Smoking is at an all-time low in the US and many other countries, with less than one in seven Americans regularly smoking cigarettes. Despite this, it remains the leading cause of preventable death in the United States, accounting for almost half a million fatalities each year. There's even evidence to suggest that smoking worsened the symptoms, hospitalizations and death toll from the COVID-19 pandemic.
With record numbers of people opting to quit smoking, let's look at the bodily changes that take place after you stamp out that last cigarette.
Cravings Kick In
Nicotine, the addictive chemical in tobacco, can reach the brain within ten seconds of taking a drag on a cigarette. It binds to receptors in the brain called nicotinic acetylcholine receptors, which are numerous in the reward pathway and stimulate the release of the feel-good hormone dopamine. Long-term nicotine exposure boosts the number of acetylcholine receptors in the brain and requires an increasing amount of nicotine to get the same dopamine release, which is why nicotine is so addictive.
After a few hours, nicotine is broken down, leaving acetylcholine receptors empty and causing dopamine to plummet. That drop in dopamine causes our brains to scream for more nicotine, which is what we feel as cravings. Abstaining from tobacco for longer periods will cause dopamine to fall to very low levels, making the quitter feel irritable, depressed and anxious.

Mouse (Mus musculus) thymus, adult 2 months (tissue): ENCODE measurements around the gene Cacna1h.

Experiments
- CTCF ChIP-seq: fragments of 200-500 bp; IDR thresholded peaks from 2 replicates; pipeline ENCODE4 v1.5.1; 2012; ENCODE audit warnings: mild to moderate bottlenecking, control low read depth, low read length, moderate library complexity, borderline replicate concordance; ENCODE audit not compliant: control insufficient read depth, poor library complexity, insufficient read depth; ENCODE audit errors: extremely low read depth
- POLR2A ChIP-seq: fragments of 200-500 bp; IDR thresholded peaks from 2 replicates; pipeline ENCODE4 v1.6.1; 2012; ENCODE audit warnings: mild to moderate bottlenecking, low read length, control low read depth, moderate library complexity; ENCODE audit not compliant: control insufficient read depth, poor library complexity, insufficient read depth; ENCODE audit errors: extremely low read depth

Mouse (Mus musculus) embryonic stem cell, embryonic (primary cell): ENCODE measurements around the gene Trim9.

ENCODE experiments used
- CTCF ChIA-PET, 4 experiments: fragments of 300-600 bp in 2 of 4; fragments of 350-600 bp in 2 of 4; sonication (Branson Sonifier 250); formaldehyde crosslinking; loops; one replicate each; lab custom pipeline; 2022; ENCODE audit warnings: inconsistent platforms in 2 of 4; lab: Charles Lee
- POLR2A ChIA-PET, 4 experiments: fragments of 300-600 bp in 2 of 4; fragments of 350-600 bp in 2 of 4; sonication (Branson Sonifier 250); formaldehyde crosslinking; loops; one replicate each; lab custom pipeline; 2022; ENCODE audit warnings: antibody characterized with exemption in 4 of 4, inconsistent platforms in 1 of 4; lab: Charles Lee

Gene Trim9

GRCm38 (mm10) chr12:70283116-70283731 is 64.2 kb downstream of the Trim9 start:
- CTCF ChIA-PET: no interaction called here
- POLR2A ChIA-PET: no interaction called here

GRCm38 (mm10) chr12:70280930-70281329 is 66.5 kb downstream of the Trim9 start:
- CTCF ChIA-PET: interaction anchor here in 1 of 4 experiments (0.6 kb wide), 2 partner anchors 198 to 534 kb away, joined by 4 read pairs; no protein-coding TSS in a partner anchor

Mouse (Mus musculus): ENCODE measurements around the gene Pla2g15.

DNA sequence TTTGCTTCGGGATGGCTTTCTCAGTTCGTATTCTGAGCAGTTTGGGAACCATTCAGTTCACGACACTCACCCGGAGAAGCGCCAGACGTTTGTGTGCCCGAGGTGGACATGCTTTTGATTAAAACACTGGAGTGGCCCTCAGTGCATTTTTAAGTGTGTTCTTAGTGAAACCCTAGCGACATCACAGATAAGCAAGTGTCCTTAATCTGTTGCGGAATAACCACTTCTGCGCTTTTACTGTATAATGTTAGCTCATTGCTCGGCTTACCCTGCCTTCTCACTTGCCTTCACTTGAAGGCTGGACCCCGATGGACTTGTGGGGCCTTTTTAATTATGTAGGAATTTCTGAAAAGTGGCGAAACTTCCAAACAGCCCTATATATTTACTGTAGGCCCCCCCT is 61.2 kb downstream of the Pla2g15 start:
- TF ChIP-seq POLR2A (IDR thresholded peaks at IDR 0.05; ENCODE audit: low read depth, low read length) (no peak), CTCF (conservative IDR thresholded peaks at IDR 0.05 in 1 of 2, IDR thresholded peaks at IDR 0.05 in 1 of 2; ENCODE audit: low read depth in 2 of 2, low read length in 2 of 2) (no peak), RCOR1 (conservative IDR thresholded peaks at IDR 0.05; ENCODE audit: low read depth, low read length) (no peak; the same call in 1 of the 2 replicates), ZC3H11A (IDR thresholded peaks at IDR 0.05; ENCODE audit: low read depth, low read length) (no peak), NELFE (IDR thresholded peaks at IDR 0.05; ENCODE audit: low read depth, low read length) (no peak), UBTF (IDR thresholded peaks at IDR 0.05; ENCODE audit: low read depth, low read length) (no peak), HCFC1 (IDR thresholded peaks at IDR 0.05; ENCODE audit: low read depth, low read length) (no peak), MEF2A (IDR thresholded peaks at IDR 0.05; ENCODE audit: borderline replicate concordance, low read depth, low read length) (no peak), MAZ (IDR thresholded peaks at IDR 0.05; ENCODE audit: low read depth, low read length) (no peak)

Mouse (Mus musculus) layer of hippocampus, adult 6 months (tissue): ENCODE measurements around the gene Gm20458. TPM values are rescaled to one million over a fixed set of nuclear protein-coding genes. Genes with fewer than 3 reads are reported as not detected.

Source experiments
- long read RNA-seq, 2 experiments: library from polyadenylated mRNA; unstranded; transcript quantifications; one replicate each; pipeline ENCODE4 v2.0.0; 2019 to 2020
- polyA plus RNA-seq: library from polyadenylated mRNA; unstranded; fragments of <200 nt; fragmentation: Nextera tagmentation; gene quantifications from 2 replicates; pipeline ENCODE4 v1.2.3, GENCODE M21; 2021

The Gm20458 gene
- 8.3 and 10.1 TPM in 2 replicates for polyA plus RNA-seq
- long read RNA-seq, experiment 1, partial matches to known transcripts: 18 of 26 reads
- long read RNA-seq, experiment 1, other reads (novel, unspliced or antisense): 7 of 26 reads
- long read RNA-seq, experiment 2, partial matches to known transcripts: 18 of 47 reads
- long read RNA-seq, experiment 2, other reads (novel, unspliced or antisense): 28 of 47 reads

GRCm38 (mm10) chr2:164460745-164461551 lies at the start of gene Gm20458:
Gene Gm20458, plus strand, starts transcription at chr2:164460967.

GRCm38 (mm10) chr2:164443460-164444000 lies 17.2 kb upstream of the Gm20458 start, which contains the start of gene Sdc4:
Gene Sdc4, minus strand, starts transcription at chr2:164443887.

Many people report difficulty concentrating and minor memory loss after quitting. This happens because nicotine can stimulate the release of neurotransmitters in the hippocampus, the brain region involved in learning and memory. This reduced signalling in the first few weeks of abstaining from cigarettes can make people feel dazed and sluggish.
These withdrawal symptoms, along with increased appetite and insomnia, will peak on day three and can last for up to four weeks. The good news is that once you have made it past this threshold, the bodily changes that take place will only make you feel good. From this point onwards, it’s smooth sailing.
Your Senses Are Heightened
Tests on laboratory animals have found that substances in cigarette smoke can damage the cochlea, the spiral-shaped bone in the inner ear that plays a key role in auditory perception. Smoking can harm hearing in other ways, such as through alterations in auditory nerve signalling or by causing damage to the tiny hairs inside the ear.
A study of over 50,000 Japanese people over a period of eight years found that 60 percent of smokers develop high-frequency hearing loss, with an increased risk for each additional cigarette smoked per day. Luckily, the risk of hearing loss was reduced within five years of stopping smoking.
Although research into whether smoking reduces our ability to taste and smell has produced mixed results, experiments in mice have noted harmful effects on the olfactory system. Exposing rodents to cigarette smoke kills small nerve cells lining the mouth and nose, but these cells retain the ability to regenerate once you kick the habit.
Smoking has also been associated with age-related macular degeneration, the most common cause of blindness among the older population. The risk of the disease is three to four times higher in smokers compared to non-smokers, returning to normal once they give up smoking.